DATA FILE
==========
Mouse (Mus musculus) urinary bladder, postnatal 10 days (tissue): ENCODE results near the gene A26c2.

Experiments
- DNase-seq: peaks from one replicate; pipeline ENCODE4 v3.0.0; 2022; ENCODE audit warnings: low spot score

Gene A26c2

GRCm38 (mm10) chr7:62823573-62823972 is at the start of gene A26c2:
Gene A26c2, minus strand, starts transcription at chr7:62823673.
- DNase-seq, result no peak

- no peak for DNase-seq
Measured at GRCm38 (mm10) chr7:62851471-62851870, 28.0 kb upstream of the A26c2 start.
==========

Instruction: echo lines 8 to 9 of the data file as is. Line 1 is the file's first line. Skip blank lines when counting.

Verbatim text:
- no peak for DNase-seq
Measured at GRCm38 (mm10) chr7:62851471-62851870, 28.0 kb upstream of the A26c2 start.